For former Mississippi State guard Dee Bost, opportunity has knocked twice.
by Peter Walsh / @goinginsquad
Everyone makes mistakes, and for hopeful NBA draftee and former Mississippi State point guard Dee Bost, a simple case of miscommunication led to him missing nearly half of his junior season. After posting averages of 13 points, 5.2 assists and 4.4 rebounds during his sophomore season, Bost decided to test the Draft waters to see where he ranked. But when he didn’t get the feedback he had hoped for, the young man felt it was best to return to MSST and work on his game in hopes of improving his stock.
Unfortunately for him, the NCAA changed the Draft withdraw date from its usual June date to May 8—a rule change that Bost was unaware of. Bost’s career hung in limbo as the NCAA held his fate in its hands. While he was eventually granted his eligibility and allowed to return to Starkville, the NCAA handed down a nine-game suspension for the rule breakage, plus another seven-game suspension due to his academic ineligibility. (Imagine that, the NCAA suspended a player for returning to school to work toward his degree.) While his reputation and stock fell following the mishap, Bost was one of the few players out there to get what so many ballers would trade everything for: a second chance.
After serving his suspension, the heady point guard bounced back and went onto post averages of 15.3 points, 6.2 assists and 3.5 rebounds while shooting just under 40 percent from the field, good enough to earn Second-Team All-SEC honors as the Bulldogs failed to reach the NCAA Tournament.
When looking at Bost’s career as a whole, it’s surprising that the 6-2 guard hasn’t risen up Draft boards since the season ended. During his senior year at Mississippi State, he played in 33 games while averaging 15.8 points, 5.5 assists 3.3 rebounds and 2 steals and led a talented, but controversial, Bulldogs team. Along with those impressive stats, Bost is the all-time assist leader at MSST and was named First-Team All-SEC—an accolade that puts him in the same company as NBA guys like John Wall, Jodie Meeks and Marcus Thornton.
Bost attributes his team’s lack of national attention to him flying under the radar as the Draft approaches: “Playing at Mississippi State, we didn’t play a lot of televised games or in front of a lot of people… I feel like I’m underrated. I just gotta get to workouts and prove that to everybody else.”
Though Bost isn’t high up on many Draft boards, he doesn’t believe his past mistakes should dictate his future potential. “I’ve moved past the whole thing and hopefully the guys in the front offices have forgotten about it as well,” Bost says. “I just gotta keep working past that and get ready for workouts.”
While he certainly wishes things had gone differently a few years ago, the whole process turned out to be a motivating factor and a bump in the road to reaching his dreams. “It was an important learning process,” Bost says. “It made me have a different mindstate toward the game. I was going harder at practice everyday and it makes you think different basketball wise, [it made me realize] nothing is guaranteed.”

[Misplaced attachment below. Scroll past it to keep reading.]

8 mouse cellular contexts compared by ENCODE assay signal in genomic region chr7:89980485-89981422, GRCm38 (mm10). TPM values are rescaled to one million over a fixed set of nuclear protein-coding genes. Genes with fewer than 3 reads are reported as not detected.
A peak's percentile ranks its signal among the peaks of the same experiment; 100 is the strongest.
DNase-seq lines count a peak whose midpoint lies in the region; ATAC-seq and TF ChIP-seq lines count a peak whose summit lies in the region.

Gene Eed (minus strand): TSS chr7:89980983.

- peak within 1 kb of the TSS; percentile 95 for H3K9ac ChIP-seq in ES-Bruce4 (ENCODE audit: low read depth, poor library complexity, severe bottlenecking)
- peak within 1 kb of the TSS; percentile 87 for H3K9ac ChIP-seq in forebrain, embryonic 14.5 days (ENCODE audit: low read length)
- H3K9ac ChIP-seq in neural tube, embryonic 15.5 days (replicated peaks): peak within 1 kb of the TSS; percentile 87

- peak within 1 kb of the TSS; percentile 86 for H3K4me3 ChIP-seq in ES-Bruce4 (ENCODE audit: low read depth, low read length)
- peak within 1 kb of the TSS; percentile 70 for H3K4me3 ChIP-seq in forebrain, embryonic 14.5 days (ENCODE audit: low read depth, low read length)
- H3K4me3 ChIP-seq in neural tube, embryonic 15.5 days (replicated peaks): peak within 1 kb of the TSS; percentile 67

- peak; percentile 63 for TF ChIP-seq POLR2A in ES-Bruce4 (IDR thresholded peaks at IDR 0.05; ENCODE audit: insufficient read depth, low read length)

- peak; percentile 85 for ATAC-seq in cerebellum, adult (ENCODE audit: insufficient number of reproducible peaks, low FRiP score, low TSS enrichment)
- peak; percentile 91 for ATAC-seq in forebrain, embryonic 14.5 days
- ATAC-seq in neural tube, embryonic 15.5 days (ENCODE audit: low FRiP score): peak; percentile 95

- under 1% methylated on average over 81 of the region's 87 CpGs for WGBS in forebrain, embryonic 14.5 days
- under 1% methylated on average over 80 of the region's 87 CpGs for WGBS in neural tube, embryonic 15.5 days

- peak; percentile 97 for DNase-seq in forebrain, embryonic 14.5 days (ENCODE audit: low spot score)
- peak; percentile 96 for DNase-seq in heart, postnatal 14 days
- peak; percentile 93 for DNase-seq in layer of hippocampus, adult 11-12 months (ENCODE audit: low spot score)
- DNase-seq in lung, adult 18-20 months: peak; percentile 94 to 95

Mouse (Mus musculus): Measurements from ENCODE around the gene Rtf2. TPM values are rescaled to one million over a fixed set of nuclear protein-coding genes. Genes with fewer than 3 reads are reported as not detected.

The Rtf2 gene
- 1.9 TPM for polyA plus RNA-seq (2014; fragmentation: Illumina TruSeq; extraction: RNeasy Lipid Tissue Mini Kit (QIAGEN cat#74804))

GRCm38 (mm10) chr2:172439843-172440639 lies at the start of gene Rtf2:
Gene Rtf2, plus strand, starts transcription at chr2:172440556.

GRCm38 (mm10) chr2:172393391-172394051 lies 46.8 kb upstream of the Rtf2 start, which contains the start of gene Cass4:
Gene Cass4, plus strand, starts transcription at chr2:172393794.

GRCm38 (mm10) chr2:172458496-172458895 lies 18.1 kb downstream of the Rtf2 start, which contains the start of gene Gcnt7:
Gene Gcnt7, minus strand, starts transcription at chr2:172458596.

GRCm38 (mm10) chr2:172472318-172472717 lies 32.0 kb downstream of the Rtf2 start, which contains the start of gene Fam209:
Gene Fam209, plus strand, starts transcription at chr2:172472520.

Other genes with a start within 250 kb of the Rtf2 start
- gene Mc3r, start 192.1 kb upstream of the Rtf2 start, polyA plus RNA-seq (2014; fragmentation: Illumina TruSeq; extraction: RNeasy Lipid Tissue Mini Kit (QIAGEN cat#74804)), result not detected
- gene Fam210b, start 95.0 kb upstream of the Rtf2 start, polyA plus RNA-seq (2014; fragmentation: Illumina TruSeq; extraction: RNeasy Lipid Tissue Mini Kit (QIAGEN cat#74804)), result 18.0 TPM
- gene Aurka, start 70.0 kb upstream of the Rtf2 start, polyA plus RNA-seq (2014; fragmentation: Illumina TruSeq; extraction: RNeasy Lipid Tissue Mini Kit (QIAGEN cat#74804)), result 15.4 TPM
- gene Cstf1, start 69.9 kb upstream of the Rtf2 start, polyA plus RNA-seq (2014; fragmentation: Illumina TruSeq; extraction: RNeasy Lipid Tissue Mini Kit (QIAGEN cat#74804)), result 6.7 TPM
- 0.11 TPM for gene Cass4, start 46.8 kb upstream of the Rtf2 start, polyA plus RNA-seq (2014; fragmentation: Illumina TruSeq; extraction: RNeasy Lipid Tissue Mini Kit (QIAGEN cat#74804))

For guys like Bost, the next month leading up to the Draft is crucial. While more marquee players are all but guaranteed roster spots and contracts, guys like Bost have to show scouts and GMs a little something extra to get their shot. All hopeful draftees are under a microscope, and every move they make over the next month will be picked apart and scrutinized. Players with Bost’s background can’t afford any type of slip-up during the all important pre-Draft workouts and interviews.
Fortunately for Bost, he’ll have numerous chances to prove that he belongs in the NBA with his more highly touted peers. “People got their guy that they like, [so when] I’m in workouts they get so see their guy go up against me, and I get the chance to show that I’m better or just as good,” says a confident Bost.
Bost has much to prove in the next few weeks and has the work ethic to turn heads and garner deserved attention. The point guard may turn into this year’s version of Isaiah Thomas who was last year’s “Mr. Irrelevant.” Thomas, who turned in a very successful rookie campaign with the Kings, had a lot of questions due to his height heading into workouts and emerged as the steal of the Draft, earning Rookie of the Month Honors for February and March. Like Thomas, Bost had a successful four-year college career and has some question marks surrounding both his game and history, but has the talent and experience to make in impact on an NBA roster.
While nothing is guaranteed, especially in the NBA, Dee Bost is humbled to have another shot at his dream. “I’m thankful for the opportunity to try it again,” Bost says. “I’ll be able to bring a tough, competitive mindstate to a team and I’ll work hard to do everything they want me to do.”
Opportunity rarely knocks twice and Dee Bost is determined to not let his second chance pass him by.